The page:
Small Molecule-Mediated TGF-beta Type II Receptor Degradation Promotes Cardiomyogenesis in Embryonic Stem Cells.
The cellular signals controlling the formation of cardiomyocytes, vascular smooth muscle, and endothelial cells from stem cell-derived mesoderm are poorly understood. We didscovered ITD-1 as a highly selective TGF-beta inhibitor that induces cardiomyocyte differentiation from multipotent cardiovascular precursors.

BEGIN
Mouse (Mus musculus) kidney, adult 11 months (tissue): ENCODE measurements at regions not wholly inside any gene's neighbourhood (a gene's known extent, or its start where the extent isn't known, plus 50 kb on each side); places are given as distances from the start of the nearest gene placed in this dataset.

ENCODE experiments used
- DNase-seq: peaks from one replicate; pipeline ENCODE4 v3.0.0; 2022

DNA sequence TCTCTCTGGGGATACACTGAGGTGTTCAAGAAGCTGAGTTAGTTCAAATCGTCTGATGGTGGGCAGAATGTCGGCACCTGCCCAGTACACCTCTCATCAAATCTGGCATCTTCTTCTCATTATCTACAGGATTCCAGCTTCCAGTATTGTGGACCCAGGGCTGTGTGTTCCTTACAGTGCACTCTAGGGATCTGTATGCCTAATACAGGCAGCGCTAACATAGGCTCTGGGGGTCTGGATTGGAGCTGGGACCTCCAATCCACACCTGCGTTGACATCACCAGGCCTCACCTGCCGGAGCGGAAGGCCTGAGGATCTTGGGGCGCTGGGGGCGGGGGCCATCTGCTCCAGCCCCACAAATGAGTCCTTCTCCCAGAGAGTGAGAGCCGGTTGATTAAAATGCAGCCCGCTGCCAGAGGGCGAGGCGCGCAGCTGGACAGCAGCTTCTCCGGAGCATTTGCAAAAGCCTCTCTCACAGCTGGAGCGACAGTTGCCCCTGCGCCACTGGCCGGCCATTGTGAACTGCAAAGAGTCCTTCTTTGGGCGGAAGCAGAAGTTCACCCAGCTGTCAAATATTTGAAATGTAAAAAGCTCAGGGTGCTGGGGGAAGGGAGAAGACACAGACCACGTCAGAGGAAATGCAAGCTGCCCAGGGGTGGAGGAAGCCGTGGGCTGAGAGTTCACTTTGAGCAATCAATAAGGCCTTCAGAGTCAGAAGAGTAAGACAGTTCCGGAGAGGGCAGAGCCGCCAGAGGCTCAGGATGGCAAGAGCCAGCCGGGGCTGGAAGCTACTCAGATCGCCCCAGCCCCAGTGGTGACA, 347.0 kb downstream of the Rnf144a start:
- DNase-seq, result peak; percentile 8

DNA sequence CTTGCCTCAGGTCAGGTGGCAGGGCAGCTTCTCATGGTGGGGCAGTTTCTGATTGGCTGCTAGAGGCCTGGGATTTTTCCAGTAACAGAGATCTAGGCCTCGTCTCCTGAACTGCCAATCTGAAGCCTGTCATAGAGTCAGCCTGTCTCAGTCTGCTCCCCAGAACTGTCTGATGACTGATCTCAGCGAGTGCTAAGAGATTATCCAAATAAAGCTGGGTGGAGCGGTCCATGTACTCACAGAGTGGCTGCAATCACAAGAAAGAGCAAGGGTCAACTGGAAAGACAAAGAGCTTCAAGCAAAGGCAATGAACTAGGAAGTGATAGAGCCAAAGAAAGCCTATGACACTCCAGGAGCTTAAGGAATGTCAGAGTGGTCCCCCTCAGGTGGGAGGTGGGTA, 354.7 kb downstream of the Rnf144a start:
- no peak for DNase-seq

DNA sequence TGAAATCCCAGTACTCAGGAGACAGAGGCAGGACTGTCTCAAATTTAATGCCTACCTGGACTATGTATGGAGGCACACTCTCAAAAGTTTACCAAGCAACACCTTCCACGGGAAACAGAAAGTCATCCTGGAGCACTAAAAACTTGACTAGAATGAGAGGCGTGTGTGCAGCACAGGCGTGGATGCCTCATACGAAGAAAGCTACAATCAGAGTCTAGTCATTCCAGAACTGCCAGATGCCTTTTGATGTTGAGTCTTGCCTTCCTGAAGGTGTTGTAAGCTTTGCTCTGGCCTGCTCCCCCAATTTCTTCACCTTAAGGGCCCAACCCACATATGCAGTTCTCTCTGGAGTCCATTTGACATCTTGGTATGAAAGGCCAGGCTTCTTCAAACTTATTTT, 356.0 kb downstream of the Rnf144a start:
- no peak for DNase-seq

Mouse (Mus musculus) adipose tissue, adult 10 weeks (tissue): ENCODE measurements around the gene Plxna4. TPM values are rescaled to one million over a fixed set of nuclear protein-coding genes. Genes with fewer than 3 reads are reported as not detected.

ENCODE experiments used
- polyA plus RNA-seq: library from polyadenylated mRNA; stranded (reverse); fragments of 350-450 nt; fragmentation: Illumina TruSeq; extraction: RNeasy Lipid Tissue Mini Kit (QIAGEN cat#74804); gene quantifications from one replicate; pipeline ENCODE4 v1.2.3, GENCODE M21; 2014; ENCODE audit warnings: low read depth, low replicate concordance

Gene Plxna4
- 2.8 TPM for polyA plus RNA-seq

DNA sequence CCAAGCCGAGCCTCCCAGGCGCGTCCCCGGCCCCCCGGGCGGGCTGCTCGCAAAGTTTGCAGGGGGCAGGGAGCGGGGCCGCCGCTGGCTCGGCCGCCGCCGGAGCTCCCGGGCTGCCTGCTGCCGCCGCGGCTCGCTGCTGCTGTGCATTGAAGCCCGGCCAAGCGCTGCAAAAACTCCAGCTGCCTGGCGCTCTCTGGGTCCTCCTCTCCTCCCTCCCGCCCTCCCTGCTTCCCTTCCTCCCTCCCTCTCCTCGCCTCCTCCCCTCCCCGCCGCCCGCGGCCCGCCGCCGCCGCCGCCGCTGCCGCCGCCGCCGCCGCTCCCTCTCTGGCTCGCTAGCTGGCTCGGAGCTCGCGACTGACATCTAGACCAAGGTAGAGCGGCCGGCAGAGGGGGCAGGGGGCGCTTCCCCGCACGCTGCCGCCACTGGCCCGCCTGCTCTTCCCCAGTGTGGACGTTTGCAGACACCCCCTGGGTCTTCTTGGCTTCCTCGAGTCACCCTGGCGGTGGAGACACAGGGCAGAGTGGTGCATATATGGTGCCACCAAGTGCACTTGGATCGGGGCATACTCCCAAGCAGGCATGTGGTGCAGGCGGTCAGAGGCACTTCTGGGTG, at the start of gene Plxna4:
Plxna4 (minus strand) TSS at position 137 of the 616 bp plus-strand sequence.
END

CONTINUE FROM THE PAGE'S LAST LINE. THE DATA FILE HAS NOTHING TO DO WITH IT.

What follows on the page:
The cellular signals controlling the formation of cardiomyocytes, vascular smooth muscle, and endothelial cells from stem cell-derived mesoderm are poorly understood. To identify these signals, a mouse embryonic stem cell (ESC)-based differentiation assay was screened against a small molecule library resulting in a 1,4-dihydropyridine inducer of type II TGF-beta receptor (TGFBR2) degradation-1 (ITD-1). ITD analogs enhanced proteasomal degradation of TGFBR2, effectively clearing the receptor from the cell surface and selectively inhibiting intracellular signaling (IC(50) approximately 0.4-0.8 muM). ITD-1 was used to evaluate TGF-beta involvement in mesoderm formation and cardiopoietic differentiation, which occur sequentially during early development, revealing an essential role in both processes in ESC cultures. ITD-1 selectively enhanced the differentiation of uncommitted mesoderm to cardiomyocytes, but not to vascular smooth muscle and endothelial cells. ITD-1 is a highly selective TGF-beta inhibitor and reveals an unexpected role for TGF-beta signaling in controlling cardiomyocyte differentiation from multipotent cardiovascular precursors.